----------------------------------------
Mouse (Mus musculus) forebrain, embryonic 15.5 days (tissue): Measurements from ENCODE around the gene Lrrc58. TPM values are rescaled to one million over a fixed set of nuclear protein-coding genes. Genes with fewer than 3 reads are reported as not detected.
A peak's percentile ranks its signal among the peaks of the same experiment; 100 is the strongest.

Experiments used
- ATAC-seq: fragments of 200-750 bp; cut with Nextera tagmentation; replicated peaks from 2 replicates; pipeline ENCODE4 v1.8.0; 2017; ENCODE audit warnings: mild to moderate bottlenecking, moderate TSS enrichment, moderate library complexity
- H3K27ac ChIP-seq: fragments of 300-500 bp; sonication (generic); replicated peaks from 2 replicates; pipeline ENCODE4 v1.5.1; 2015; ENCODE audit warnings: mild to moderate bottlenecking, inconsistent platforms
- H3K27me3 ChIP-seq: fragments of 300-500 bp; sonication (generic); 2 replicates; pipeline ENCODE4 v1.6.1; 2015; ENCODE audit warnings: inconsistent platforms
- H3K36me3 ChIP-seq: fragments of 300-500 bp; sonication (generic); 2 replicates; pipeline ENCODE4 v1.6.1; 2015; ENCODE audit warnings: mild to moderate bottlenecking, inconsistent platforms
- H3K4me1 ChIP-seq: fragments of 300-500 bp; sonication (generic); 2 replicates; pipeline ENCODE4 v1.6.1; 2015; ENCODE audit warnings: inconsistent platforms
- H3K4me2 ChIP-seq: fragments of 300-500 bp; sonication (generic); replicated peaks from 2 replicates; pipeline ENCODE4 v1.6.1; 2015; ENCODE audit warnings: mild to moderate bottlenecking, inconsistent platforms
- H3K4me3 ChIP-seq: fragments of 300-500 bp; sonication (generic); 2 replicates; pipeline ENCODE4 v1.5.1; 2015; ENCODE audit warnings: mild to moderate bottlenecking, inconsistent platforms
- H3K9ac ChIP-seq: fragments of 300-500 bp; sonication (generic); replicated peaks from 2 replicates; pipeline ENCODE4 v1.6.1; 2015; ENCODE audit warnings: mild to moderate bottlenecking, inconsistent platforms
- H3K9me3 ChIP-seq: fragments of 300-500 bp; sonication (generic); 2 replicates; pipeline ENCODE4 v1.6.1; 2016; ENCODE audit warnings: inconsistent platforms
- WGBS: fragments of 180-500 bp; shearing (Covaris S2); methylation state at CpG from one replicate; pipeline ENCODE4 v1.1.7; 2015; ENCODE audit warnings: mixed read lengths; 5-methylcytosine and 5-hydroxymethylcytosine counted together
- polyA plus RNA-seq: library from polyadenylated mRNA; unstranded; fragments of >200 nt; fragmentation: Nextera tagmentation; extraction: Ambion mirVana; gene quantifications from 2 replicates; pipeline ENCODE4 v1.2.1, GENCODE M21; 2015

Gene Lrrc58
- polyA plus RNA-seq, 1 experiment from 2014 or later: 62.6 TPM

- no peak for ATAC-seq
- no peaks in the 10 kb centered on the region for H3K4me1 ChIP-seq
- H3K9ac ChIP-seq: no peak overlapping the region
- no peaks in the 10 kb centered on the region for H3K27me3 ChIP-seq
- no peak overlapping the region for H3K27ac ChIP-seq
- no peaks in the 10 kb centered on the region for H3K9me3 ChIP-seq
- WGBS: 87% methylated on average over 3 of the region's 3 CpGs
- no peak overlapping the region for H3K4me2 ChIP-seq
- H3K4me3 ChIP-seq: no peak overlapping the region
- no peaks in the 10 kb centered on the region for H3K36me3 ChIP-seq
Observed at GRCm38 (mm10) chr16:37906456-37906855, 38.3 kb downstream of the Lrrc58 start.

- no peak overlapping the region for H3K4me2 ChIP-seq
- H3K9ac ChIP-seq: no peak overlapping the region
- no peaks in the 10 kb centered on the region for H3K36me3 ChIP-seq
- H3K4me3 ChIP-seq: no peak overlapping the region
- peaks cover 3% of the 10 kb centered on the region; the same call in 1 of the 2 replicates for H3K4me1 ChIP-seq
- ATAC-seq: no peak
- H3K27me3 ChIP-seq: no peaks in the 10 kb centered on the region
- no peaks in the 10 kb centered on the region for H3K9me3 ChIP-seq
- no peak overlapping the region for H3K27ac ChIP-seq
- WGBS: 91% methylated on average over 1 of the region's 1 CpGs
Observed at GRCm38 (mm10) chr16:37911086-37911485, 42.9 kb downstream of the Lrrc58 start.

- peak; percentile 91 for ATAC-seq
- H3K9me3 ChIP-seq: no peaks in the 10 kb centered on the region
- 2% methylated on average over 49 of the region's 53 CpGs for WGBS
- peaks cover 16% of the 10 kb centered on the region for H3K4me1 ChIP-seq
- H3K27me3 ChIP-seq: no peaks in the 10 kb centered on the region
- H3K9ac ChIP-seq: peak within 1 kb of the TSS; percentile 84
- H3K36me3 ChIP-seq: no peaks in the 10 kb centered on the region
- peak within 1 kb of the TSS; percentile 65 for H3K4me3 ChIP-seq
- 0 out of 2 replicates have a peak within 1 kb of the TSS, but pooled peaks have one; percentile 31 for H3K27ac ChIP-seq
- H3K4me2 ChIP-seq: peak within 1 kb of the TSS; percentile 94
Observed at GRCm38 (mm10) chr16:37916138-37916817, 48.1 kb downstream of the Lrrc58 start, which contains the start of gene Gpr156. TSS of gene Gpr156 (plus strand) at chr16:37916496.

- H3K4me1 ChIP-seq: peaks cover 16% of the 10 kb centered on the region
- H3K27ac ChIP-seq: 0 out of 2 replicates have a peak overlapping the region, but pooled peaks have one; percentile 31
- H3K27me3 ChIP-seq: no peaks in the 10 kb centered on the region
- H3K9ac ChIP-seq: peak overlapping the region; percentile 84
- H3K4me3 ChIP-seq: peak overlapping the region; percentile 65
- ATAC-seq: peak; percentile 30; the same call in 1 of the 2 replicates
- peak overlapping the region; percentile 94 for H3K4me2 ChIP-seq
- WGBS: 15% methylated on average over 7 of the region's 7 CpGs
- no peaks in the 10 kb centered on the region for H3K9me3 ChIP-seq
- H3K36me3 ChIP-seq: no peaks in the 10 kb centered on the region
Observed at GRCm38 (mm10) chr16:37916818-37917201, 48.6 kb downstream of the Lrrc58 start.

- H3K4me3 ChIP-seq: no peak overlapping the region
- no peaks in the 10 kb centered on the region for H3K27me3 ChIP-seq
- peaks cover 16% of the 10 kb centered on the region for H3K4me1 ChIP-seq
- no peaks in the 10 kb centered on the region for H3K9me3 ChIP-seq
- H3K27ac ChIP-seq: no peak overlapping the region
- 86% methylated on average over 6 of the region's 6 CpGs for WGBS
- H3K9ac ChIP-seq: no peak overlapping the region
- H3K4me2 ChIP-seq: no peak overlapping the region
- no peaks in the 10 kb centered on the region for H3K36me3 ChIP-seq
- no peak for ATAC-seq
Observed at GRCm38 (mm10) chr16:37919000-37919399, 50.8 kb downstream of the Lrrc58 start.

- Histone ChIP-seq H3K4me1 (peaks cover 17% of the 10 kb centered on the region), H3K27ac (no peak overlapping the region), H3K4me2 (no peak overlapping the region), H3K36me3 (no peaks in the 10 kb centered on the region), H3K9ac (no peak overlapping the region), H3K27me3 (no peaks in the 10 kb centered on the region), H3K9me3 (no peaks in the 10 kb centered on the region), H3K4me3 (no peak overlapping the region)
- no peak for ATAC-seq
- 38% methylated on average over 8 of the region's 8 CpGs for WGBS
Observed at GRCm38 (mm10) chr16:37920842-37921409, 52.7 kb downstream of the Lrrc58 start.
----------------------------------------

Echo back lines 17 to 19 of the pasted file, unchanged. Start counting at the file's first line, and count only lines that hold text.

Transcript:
- no peak for ATAC-seq
- no peaks in the 10 kb centered on the region for H3K4me1 ChIP-seq
- H3K9ac ChIP-seq: no peak overlapping the region